The business bubble

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The distance between the business school student body and the rest of Ryerson campus is vast, despite the geographical distance being only a couple of blocks. Mike Derman looks into why students in the Ted Rogers School of Management don’t feel like they belong on the East side of Yonge Street

The Ted Rogers School of Management (TRSM) is considered a part of Ryerson’s main campus, being just on the other side of Yonge and Dundas. But in that small distance, a divide exists between business students and the rest of their peers.

Over 8,000 students — approximately 32 per cent of Ryerson’s student body — attend TRSM.

“We’re the size of many small universities in Canada,” said Ben Samms, a decision support analyst at TRSM.

The business school has its own career centre (the original is in the POD building), distance from the rest of campus and its own website; prospective students don’t need to access the university’s site.

While the distance is a short one, Samms suggests that it is probably the main culprit to the disconnect with TRSM students and their campus community on the East side.

Soran Nouri, a second-year TRSM masters student who also did four years of business technology management at Ryerson, said he feels he’s not getting the full Ryerson experience.

“Seventy-five per cent of my time at Ryerson has been spent [in the TRSM building],” said Nouri.

“It’s good because I don’t have to be going back and forth between buildings for each class, but it makes me feel a bit disconnected from the rest of Ryerson.”

He said it isn’t necessarily the university’s fault. Being a commuter, he usually comes to his classes and leaves.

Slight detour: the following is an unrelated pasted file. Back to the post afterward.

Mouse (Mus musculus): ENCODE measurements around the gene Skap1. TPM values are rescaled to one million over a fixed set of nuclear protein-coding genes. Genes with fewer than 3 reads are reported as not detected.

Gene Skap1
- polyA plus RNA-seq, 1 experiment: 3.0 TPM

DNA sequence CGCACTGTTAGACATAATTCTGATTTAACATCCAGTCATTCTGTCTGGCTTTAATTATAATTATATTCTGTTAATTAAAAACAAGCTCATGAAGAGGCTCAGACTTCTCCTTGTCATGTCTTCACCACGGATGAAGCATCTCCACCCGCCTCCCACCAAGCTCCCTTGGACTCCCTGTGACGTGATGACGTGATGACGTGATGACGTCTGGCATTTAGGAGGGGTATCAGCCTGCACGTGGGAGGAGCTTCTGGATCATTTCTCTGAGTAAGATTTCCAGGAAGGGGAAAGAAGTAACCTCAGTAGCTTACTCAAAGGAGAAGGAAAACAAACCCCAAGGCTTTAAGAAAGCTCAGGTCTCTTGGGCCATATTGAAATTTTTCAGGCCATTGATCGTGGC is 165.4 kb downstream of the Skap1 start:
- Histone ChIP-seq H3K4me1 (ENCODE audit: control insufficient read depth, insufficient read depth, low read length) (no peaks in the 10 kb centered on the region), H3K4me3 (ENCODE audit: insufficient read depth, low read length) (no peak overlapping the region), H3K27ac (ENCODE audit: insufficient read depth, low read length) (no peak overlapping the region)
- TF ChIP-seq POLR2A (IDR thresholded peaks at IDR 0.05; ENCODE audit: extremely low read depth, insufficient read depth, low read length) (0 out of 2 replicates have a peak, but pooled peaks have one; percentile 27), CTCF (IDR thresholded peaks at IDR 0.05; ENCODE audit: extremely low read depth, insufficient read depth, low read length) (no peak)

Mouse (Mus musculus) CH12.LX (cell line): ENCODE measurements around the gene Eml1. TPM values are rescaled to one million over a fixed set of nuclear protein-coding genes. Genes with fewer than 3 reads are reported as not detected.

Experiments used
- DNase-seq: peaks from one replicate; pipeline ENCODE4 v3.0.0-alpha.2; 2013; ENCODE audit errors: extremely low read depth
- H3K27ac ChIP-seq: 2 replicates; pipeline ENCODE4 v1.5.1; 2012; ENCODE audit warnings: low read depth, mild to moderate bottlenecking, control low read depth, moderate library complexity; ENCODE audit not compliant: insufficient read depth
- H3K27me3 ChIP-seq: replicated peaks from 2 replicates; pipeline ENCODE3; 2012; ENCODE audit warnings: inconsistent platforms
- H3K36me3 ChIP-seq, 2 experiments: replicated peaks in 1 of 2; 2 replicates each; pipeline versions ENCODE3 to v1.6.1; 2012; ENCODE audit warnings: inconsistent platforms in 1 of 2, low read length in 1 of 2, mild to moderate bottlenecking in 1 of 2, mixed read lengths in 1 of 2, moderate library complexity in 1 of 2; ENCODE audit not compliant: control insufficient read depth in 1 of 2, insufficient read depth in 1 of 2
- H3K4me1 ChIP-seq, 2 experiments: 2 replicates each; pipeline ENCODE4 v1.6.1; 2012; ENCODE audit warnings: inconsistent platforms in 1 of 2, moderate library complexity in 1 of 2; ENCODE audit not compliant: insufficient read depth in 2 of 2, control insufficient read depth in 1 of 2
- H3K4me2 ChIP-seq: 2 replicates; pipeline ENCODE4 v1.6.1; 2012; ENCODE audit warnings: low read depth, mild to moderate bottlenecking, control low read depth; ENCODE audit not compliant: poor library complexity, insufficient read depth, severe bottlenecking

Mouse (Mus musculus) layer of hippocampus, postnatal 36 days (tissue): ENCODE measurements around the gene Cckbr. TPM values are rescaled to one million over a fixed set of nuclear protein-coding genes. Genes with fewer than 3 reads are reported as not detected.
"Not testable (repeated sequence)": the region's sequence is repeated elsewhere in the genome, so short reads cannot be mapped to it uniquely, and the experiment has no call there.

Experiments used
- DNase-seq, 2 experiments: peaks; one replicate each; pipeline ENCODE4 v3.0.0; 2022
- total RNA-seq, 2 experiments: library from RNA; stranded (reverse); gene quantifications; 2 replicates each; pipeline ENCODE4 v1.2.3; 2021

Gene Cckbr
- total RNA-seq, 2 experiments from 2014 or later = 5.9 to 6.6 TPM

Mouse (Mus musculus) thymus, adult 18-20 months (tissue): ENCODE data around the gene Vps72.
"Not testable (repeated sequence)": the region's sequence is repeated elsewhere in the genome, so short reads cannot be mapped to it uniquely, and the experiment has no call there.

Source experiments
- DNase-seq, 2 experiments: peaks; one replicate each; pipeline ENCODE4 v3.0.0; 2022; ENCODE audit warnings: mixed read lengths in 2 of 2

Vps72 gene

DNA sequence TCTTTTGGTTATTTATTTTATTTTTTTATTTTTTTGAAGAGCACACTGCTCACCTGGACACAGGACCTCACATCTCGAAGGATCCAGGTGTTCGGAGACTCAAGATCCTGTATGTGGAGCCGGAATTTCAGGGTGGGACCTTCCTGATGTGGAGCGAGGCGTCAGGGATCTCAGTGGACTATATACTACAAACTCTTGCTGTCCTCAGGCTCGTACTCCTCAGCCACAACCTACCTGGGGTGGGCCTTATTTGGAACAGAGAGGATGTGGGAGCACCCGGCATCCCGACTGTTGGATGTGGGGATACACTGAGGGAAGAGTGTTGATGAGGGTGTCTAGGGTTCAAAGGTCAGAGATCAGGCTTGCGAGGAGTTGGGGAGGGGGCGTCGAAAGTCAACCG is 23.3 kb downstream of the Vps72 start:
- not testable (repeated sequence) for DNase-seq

But the main issue surrounding the business school bubble is one that plagues the campus as a whole: a lack of school spirit. It keeps business students from caring what is happening on Gould Street.

Jayme McCabe, a fourth-year nursing student, said she’s never really felt a connection with her peers.

“I mean, nobody really cares about the sports, and the student groups aren’t promoted very well,” said McCabe. “Plus, there isn’t a lot of inter-program mingling.”

She said that even though she’s in her last semester, she doesn’t feel any real connection with other faculties.

“I don’t think it’s just TRSM; I think all programs are disconnected,” she said.

But Samms feels it’s the student body’s responsibility to get more involved, rather than relying on administrative integration.

“You get out of it what you put into it,” he said. “If you’re just here to get in and get out, then of course you won’t feel a connection.”

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